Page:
Furthermore, it’s not a surprise to me that developer advocates and evangelists are the ones behind these proposals. When you literally get paid to network with developers, put on demos, and get speaking engagements, you have lots of time to craft a just-so presentation with lots of hands-on application. But for those of us who move from client to client on old hosting solutions, or are frantically building out the next feature before the upcoming investor meeting, or simply value family time because we learned a long time ago that all work and no play leads to burnout and strife, doing all this on top of our existing commitments is just not realistic, or we’re forced to slowly develop a couple of talks we’ll be giving for the next five years. That violate’s Cal’s stricture to be passionate about what you present.

Finally, I’m not sure why either one says he will be more strict about selecting talks. Unless they are actually planning on reducing the number of speaking slots, they are going to be just as selective as they have been every other year. Their criteria may change slightly, but it’s not actually stricter. They’re just proposing criteria that put a larger burden on speakers. If fewer people submit to their conferences as a result, they’ll actually be less selective, as they’ll be forced to go with the talks they have, rather than the talks they want.

Now, the good

After all that slagging, I want to emphasize that they do identify some key things that speakers should heed as a matter of course: too many speakers do wrap things up five minutes before they start their presentation. Talks do evolve and benefit from feedback, which means in ideal cases giving them 3-4 times. However, the more experienced the speaker, the more a new talk can be exciting and valuable from the first time it’s given. In fact, I’ve noticed recently that veterans giving a brand new talk have been better than when they give that same old talk. Cal addresses this with his insistence that speakers talk on their passions, not just what will get them that next slot.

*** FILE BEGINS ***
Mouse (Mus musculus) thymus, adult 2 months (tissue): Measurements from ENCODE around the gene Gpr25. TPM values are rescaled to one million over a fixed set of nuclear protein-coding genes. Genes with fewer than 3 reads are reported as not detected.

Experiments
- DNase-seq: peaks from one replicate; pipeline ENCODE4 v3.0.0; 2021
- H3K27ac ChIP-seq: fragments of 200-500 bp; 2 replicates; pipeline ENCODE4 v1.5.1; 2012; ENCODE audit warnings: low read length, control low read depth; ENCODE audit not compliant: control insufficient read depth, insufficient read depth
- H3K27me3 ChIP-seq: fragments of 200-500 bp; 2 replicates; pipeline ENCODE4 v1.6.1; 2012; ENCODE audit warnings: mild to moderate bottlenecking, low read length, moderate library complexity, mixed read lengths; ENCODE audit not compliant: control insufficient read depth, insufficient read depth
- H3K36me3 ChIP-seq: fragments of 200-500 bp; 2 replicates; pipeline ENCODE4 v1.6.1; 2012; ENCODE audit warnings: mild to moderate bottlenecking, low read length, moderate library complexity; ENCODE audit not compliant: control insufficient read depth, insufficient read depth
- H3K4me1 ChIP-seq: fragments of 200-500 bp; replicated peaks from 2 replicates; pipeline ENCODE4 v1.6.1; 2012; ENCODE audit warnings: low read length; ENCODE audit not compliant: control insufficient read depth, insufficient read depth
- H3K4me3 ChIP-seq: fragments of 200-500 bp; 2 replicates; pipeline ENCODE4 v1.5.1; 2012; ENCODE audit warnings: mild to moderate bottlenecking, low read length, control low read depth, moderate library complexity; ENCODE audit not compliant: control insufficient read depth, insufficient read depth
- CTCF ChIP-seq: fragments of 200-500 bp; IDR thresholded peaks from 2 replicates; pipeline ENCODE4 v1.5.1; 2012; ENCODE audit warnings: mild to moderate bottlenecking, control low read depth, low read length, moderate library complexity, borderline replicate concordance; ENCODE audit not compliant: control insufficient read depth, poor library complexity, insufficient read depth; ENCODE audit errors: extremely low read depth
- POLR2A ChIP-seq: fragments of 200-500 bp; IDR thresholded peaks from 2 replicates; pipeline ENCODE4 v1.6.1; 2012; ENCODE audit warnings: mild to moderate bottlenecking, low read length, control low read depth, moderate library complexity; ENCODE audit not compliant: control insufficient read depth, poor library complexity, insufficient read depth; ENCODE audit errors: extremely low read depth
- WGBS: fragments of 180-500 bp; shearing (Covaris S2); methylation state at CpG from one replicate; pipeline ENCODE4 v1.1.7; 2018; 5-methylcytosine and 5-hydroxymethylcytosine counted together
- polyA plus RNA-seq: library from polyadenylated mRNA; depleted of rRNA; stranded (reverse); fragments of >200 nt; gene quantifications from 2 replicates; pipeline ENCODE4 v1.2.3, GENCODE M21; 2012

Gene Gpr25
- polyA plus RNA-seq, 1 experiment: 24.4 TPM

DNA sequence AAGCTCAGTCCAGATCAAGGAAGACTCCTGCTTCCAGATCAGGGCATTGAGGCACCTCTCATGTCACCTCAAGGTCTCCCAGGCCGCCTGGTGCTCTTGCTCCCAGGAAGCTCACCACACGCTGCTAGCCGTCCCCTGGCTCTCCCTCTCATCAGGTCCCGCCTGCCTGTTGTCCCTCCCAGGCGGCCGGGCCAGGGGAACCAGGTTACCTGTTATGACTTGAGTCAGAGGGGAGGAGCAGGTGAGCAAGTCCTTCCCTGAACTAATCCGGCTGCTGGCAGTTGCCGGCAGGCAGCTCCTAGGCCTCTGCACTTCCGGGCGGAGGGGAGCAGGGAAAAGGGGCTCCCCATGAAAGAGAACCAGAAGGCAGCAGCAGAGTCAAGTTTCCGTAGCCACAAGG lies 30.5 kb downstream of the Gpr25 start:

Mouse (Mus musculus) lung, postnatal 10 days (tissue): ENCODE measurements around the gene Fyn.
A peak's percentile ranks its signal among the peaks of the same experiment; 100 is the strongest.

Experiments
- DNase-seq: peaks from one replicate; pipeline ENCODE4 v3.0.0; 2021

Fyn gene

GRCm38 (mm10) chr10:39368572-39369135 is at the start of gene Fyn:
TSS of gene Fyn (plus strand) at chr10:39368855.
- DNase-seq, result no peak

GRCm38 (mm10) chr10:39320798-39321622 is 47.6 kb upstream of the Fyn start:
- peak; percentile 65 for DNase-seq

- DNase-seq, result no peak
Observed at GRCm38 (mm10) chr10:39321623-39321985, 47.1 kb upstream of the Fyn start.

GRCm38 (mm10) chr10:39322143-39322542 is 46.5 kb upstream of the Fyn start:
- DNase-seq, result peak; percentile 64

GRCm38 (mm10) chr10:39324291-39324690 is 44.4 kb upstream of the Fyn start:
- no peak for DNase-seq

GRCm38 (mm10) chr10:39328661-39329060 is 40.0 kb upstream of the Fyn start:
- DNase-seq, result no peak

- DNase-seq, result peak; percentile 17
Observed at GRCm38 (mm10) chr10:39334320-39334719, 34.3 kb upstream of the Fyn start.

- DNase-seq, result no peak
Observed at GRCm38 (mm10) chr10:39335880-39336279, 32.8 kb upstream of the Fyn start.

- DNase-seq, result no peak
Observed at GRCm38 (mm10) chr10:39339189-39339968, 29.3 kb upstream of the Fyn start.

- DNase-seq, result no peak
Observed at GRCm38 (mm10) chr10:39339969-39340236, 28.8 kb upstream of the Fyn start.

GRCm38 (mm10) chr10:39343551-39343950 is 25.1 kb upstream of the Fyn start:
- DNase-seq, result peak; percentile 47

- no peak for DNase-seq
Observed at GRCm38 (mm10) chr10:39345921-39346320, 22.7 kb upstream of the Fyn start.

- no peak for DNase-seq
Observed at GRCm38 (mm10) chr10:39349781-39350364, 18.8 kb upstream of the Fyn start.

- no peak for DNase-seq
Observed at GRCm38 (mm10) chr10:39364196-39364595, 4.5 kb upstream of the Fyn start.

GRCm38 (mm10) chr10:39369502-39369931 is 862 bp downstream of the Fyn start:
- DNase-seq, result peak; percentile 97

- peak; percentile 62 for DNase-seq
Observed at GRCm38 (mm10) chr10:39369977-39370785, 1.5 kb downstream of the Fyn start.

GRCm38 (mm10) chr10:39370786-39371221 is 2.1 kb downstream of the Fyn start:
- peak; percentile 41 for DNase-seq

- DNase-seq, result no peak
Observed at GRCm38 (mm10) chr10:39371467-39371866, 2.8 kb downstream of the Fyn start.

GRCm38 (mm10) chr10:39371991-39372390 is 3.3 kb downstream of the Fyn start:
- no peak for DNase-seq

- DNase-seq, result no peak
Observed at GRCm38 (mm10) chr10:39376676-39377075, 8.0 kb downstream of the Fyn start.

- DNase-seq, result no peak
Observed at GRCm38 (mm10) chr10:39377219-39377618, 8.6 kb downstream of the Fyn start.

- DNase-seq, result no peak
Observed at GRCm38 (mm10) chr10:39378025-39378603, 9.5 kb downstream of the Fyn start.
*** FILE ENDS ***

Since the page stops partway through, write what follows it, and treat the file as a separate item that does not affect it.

But if you’re just starting out? I’m pretty confident in my Regex talk, because I’ve given it a few times now. But I’m giving a brand-new talk that was accepted without me writing it first, and yes, I’m going to practice it at my local user group. I’ve also let other speakers trial run their talks.

I’ve also let lots and lots of people who’ve never given a talk before try their hand at it. And I’ve given entry to people who are accomplished speakers, but not in the PHP community.

Now my experience in conference organizing is different, since it’s exclusively for larger conferences (in breadth and length, if not always attendance). While it’s a huge effort to comb through 600+ submissions to fill 40 speaker slots, we’ve had a few people new to the PHP community hit the ball out of the park, as well as first-time talks from old PHP hands that blew people away.

If either Adam or Cal want to road-test new talks at DCPHP, they are more than welcome! There are still lots of people who come to user groups who never get to conferences. Well-rehearsed technical talks with great code samples and actionable content are great. All I want to ensure is that we don’t correct one set of deficiencies with another.